Moving On Without Them

This should be the last post from my preseason Established Win Shares (EWSL) division previews, and it’s one I have been meaning to do in past years: a look at the amount of roster turnover. Each year, I identify 23 players who are projected to play roles for their team – 13 non-pitchers and 10 pitchers. That’s not the whole Opening Day roster, but it pretty closely corresponds to the number of people who have something like a steady major league job, given the insecurity of life as a 12th pitcher or last man on the bench.
So, comparing the 2008 23-man rosters to the 2007 ones, how much turnover was there? 173 players were listed last season but not this year, an average of almost six per team. In percentage terms, 173 out of 690 – that’s a 25% attrition rate in a single year even for guys who had made it all the way up the professional pyramid and shimmied up the greasy pole at the top to have one of those scarce jobs playing major league baseball. I’m not making any excuses for anyone when I say that you should remember figures like that the next time you read about ballplayers taking steroids, lying about their ages, corking their bats, scuffing the baseball, concealing injuries, or whatever other edge they think they need to get a big league job and contract and cling to it.
Not all these guys dropped out of the big leagues – some just slid from 10th pitcher to 11th, some are on the DL but could well be major contributors again by midseason, some are youngsters who got sent back for a little more minor league seasoning, some were guys I was just mistaken in thinking last year they’d have jobs. Some, in fact, are already back in a regular job a month later. The under-30 crowd in particular is dominated by injured pitchers. That said, the bulk of this list is guys who fell victim to the dog-eat-dog competition for scarce Major League jobs, most of whom will not return to that perch, and others of whom face an uphill battle in reclaiming those jobs from eager youngsters. In the main, they are a reminder that many more Major League careers end with a whimper than a bang.
The average age of the dropouts? 31.8. Average Win Shares earned show a pattern: 5.8 in 2005, 5.4 in 2006, 2.5 in 2007, with an age-adjusted EWSL of 3.4.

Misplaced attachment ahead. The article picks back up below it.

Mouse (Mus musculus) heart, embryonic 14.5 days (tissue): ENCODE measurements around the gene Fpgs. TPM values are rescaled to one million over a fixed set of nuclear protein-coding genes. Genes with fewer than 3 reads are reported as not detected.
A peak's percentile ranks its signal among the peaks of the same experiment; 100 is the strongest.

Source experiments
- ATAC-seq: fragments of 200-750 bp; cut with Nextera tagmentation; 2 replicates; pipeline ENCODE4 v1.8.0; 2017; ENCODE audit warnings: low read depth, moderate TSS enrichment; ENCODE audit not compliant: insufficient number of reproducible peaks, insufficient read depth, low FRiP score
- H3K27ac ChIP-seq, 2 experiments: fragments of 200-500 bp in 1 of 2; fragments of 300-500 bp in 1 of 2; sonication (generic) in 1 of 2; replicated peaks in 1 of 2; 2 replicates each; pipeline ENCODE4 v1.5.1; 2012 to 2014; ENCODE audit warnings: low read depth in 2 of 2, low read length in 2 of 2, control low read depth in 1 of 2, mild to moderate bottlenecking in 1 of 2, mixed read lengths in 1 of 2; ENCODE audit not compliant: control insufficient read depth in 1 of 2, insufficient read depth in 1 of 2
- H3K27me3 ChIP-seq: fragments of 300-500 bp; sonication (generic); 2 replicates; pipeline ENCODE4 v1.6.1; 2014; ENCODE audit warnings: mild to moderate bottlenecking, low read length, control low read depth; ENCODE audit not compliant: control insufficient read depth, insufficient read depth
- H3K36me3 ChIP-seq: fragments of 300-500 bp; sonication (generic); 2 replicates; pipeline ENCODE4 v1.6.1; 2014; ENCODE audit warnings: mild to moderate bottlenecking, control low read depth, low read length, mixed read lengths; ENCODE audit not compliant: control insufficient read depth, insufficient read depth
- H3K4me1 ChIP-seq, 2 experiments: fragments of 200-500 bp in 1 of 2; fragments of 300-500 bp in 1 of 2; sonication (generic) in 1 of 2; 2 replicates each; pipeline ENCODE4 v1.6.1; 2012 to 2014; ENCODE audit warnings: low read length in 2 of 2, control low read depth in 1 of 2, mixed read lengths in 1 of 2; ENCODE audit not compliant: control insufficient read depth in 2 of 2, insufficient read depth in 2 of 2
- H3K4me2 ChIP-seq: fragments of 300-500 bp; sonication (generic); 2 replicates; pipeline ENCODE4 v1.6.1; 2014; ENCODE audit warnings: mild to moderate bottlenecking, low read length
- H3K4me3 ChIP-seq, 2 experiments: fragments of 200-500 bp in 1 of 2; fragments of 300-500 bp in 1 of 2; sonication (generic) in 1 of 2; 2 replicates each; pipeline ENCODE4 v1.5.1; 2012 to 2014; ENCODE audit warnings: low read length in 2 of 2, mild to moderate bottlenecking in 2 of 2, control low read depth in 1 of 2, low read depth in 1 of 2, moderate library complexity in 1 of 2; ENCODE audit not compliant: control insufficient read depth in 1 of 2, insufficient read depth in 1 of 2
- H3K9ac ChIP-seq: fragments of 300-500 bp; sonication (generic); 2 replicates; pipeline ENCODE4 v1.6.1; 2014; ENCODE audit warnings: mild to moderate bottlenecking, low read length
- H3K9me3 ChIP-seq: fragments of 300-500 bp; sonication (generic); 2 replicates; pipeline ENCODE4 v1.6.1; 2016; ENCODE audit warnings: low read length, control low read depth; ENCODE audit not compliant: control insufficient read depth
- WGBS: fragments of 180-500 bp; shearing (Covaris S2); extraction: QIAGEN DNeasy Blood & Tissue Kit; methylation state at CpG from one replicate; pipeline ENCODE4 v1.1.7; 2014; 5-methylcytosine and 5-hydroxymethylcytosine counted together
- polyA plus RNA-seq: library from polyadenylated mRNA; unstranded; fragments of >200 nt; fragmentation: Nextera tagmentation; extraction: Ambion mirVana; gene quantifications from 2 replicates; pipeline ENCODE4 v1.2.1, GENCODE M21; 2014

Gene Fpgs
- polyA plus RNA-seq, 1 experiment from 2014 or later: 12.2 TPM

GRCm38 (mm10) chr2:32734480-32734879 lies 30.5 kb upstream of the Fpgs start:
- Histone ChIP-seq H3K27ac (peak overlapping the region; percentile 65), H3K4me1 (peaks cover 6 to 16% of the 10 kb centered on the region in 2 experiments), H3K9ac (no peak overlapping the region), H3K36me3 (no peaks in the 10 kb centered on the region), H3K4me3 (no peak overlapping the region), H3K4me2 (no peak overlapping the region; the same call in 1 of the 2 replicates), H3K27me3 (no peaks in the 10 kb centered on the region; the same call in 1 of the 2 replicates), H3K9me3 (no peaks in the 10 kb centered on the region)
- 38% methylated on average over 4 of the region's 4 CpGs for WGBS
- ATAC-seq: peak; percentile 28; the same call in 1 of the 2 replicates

Here’s the full list by age (sorted among age groups by declining EWSL) – each and every name on this list is a story of a guy who, at a minimum, started 2008 with less hope and optimism about his future than he did a year earlier:

Age 23
Jesus Flores
Joel Zumaya
Joaquin Arias
Age 24
Adam Lind
Jason Johnson
Anibal Sanchez
Brandon McCarthy
Ambiorix Burgos
Rene Rivera
Mike Pelfrey
Age 25
Jeremy Sowers
Macay McBride
Brandon League
Alberto Callaspo
Andy Sisco
Ryan Wagner
Age 26
Matt Murton
Chris Ray
Rocco Baldelli
Jesse Crain
Jason Hirsh
Ramon Ramirez
David Aardsma
Jason Woods
Robinson Tejeda
Chris Snelling
Brian Anderson
Randy Messenger
Francisco Cabrera
Anthony Reyes
Jerome Williams
Age 27
Jose Castillo
Gustavo Chacin
Russ Adams
Tom Mastny
Brad Halsey
Sergio Mitre
Lance Cormier
Seth McClung
Paul McAnulty
Brad Eldred
Age 28
Chris Burke
Chris Shelton
Ruddy Lugo
Nook Logan
Clay Hensley
Matt Belisle
Hector Luna
Brandon Medders
Neal Cotts
Horacio Ramirez
Kei Igawa
Humberto Quintero
Brian Stokes
Age 29
Chris Capuano
Alex Cintron
Jorge Julio
Joe Kennedy
Byung-Hyun Kim
Kirk Saarloos
Lance Niekro
Humberto Cota
Joe Borchard
Age 30
Marcus Giles
Kevin Mench
Claudio Vargas
Danys Baez
Mike Maroth
Angel Berroa
Julio Mateo
John Patterson
Casey Fossum
Tony Armas
Chris Reitsma
Wil Nieves
Age 31
Jason Lane
Jason Tyner
Lew Ford
Jeff Weaver
Robb Quinlan
Craig Wilson
Jae Seo
Termel Sledge
Rick Bauer
Andy Phillips
Victor Santos
Luke Hudson
Jason Phillips
Kip Wells
Wade Miller
Alex Sanchez
Robby Hammock
Age 32
Kelvim Escobar
Juan Encarnacion
Rob Mackowiak
Freddy Garcia
Russ Branyan
Shea Hillenbrand
Abraham Nunez
Rodrigo Lopez
Tomo Ohka
Eric Milton
Chris Woodward
Jaret Wright
Shawn Camp
Carl Pavano
Randy Keisler
Age 33
Sean Casey
Jamey Carroll
Chris Carpenter
Preston Wilson
Miguel Ojeda
Age 34
Mike Sweeney
Miguel Cairo
Scott Schoenweis
Robert Fick
Russ Ortiz
Jason Simontacchi
Age 35
Sean Green
Scott Speizio
Aaron Boone
Brady Clark
Jason Schmidt
Greg Norton
Julian Tavarez
Bartolo Colon
Armando Benitez
Trever Miller
Steve Kline
Ramon Ortiz
Vance Wilson
Age 36
Akinori Otsuka
Tony Graffanino
Brendan Donnelly
Mike Lieberthal
Juan Castro
Rondell White
Antonio Alfonseca
Paul Bako
Adam Melhuse
Age 37
Ryan Klesko
Olmedo Saenz
Todd Williams
Doug Mirabelli
Dan Miceli
John Mabry
Age 38
So Taguchi
Jose Valentin
Jeff Cirillo
Royce Clayton
Jon Lieber
Damian Miller
Hector Carrasco
Age 39
Mike Piazza
Bob Wickman
Rudy Seanez
Brian Shouse
Mike Meyers
Orlando Palmeiro
Rick White
Age 40
Reggie Sanders
Age 41
Curt Schilling
Kenny Lofton
Woody Williams
Mike Stanton
Age 42
Craig Biggio
Jeff Conine
Jose Mesa
Age 43
Barry Bonds
Roberto Hernandez
Steve Finley
Age 45
David Wells
Age 49
Julio Franco

2 thoughts on “Moving On Without Them”

  1. This list should be forwarded to every baseball pundit in the country, with emphasis on the players’ ages. Last week PTI addressed the whole Tejada situation and Wilbon commented that none of it mattered because even though Miguel was now 33 years old instead of 31 he was still “in his physical prime”. I wanted to reach through my television and strangle that ignorant muppet.

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